If done correctly, these projects will play a crucial role in cleaning up our electric grid in New England. That’s where the process becomes critical.

The Process to Identify Wind Energy Areas is Backward

The National Environmental Policy Act (NEPA) requires federal agencies, like BOEM, to take a hard look at the potential environmental and economic impacts of their actions. But right now, the agency conducts a comprehensive environmental review of the full scope of impacts from offshore wind only after identifying and leasing an area.

By not doing a comprehensive review before selecting wind energy areas, the agency risks siting offshore wind in a location that results in significant negative impacts on our coastal communities, important ocean habitat, marine mammals, seabirds, and other ocean wildlife.

Early and comprehensive analysis is an important adjustment to the current process— the agency should first evaluate all potential impacts and benefits of offshore wind in the Gulf of Maine as a whole, before selecting locations (not after).

CLF in Action

CLF and other organizations are pushing the government to change its process of identifying and leasing wind energy areas.

In 2019, the federal government set up the Gulf of Maine Intergovernmental Renewable Energy Task Force to advance the process of leasing offshore wind areas. Last May, after a two–year hiatus, this task force convened again. In advance of this meeting,  CLF and our partners submitted a letter asking BOEM to update its environmental review process.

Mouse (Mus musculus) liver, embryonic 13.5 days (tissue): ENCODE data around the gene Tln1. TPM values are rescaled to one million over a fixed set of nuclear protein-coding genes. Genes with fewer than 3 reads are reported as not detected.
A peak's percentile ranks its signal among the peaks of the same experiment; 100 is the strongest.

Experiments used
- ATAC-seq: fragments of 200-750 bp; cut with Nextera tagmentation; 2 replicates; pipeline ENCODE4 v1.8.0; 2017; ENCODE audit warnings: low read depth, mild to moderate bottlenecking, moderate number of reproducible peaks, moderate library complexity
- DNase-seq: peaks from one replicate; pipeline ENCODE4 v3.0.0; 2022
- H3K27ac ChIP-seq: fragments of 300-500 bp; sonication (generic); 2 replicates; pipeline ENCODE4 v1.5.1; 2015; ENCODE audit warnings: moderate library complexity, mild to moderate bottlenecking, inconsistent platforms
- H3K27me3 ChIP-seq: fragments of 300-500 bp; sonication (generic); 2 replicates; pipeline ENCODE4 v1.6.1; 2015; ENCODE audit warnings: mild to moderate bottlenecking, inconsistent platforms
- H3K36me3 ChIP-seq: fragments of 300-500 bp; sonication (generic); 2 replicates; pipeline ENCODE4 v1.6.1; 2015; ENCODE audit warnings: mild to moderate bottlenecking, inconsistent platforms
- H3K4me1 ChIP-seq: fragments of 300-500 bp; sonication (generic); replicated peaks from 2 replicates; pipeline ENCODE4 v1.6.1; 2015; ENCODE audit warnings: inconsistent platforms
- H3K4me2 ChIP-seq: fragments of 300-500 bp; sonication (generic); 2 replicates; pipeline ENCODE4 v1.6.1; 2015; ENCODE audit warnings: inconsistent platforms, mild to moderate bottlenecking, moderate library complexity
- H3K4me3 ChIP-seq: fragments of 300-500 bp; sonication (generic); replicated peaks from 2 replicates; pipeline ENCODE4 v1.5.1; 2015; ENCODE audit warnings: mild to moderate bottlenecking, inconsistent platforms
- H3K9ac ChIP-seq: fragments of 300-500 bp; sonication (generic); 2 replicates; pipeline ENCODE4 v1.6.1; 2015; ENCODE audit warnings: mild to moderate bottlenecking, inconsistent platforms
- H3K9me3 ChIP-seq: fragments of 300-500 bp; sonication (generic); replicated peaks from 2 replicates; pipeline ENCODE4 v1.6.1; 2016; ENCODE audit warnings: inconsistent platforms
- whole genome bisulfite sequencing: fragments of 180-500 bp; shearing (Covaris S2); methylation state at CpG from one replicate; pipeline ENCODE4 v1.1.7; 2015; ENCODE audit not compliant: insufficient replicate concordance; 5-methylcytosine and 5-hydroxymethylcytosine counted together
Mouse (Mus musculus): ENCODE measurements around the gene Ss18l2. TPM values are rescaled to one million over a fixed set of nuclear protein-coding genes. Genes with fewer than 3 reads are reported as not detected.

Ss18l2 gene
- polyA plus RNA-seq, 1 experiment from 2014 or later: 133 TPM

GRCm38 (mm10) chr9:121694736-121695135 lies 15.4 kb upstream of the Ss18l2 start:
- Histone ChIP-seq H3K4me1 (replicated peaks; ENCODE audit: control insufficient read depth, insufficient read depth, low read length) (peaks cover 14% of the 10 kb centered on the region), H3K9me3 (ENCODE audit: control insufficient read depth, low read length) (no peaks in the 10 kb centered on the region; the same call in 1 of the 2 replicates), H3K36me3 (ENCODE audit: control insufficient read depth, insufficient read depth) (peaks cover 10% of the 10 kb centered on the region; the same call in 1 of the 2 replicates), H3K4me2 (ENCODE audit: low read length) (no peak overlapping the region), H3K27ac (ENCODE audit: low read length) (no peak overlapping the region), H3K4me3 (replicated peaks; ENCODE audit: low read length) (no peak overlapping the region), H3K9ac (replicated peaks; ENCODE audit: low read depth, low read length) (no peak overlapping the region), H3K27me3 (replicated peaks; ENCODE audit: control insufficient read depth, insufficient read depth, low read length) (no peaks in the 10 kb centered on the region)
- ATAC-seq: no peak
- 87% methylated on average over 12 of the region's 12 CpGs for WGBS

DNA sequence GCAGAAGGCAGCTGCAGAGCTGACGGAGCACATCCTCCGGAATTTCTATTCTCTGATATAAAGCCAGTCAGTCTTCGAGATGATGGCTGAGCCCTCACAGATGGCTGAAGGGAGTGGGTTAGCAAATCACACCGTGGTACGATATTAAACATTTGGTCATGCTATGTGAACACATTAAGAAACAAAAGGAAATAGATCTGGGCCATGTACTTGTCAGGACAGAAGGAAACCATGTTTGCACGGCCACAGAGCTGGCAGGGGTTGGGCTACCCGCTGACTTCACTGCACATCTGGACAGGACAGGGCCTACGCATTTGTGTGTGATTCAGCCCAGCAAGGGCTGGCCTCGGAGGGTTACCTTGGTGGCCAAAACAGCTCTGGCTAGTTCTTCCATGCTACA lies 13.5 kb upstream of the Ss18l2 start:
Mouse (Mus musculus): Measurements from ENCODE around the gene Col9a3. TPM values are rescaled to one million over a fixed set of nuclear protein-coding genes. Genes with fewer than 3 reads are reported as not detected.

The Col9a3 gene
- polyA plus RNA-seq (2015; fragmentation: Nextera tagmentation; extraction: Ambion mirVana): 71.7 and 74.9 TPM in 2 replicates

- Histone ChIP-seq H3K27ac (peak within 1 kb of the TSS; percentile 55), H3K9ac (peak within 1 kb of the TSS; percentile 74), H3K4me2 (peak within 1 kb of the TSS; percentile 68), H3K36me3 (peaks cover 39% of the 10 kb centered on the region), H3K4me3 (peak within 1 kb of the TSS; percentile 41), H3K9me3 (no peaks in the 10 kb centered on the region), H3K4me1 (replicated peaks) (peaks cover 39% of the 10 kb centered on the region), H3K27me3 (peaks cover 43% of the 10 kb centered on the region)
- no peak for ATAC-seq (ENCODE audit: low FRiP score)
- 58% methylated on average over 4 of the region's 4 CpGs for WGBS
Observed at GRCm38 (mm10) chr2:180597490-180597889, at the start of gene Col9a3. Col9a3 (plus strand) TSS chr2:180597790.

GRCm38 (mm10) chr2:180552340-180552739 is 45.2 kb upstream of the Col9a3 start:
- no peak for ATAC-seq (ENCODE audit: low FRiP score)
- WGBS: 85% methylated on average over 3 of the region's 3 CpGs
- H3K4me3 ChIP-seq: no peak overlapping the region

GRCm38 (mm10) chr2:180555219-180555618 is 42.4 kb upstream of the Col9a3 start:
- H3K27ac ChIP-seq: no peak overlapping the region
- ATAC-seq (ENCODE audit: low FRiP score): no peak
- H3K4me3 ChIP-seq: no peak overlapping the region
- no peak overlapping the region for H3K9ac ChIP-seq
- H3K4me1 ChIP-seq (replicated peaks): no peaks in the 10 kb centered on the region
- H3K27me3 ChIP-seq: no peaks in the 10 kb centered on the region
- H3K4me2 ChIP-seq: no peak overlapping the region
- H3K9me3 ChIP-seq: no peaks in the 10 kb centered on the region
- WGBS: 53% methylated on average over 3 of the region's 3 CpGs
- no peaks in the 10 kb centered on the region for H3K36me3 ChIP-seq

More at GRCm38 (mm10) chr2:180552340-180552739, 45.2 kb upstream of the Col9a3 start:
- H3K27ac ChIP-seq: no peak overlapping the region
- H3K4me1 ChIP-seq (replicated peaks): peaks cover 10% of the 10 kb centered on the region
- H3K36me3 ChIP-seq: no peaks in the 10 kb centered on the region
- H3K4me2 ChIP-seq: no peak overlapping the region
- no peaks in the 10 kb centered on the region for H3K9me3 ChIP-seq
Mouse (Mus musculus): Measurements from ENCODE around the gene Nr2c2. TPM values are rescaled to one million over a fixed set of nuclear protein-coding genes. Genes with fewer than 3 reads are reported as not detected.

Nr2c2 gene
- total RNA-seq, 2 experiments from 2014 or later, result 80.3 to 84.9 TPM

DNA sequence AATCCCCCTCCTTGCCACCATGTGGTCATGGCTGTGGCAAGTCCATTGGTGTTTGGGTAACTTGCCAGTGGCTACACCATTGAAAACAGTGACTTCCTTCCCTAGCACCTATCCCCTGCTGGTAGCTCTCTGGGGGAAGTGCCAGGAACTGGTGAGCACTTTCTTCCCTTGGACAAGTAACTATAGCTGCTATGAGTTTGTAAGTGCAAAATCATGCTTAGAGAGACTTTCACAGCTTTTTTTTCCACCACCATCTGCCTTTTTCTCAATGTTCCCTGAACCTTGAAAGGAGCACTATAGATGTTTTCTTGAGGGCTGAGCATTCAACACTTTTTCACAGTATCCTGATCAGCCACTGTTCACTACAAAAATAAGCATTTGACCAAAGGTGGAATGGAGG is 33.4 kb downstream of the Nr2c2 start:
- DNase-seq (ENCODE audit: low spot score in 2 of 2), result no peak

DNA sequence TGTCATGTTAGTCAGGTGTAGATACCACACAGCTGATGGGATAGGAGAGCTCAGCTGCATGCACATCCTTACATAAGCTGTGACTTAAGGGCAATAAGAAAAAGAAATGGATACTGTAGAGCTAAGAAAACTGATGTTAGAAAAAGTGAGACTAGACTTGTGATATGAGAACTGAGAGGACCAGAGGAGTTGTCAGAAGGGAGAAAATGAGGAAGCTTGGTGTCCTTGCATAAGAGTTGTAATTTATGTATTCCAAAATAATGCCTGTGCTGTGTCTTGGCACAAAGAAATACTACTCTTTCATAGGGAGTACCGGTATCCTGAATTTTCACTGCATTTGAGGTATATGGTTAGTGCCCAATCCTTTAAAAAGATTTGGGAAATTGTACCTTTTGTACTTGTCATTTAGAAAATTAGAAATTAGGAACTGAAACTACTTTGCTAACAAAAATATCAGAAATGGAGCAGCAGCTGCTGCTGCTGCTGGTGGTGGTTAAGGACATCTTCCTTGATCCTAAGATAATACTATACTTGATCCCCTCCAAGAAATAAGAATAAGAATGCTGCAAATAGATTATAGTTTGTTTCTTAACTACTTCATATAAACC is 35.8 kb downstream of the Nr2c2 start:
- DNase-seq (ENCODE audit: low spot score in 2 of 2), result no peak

Specifically, we urged the agency to develop a programmatic environmental impact statement (PEIS) in the Gulf of Maine before designating and leasing areas appropriate for offshore wind. This comprehensive environmental analysis would help:

  • Avoid and reduce impacts on the environment and marine wildlife
  • Avoid and minimize potential socioeconomic impacts on our coastal communities and economy
  • Improve public engagement by giving all stakeholders a meaningful seat at the table from the start
  • Build trust with our communities by showing that wind energy areas are identified through a fair, transparent, and data-driven public process

For decades, CLF has been a champion of clean, renewable energies. As we embark on this exciting chapter to harness wind power in the Gulf of Maine, CLF will continue advocating for our communities, wildlife, and the environment. We are fortunate to have access to that powerful ocean breeze. Together, we can lay out the foundation for how to make the most of this exciting resource effectively and responsibly.

Before you go... CLF is working every day to create real, systemic change for New England’s environment. And we can’t solve these big problems without people like you. Will you be a part of this movement by considering a contribution today? If everyone reading our blog gave just $10, we’d have enough money to fund our legal teams for the next year.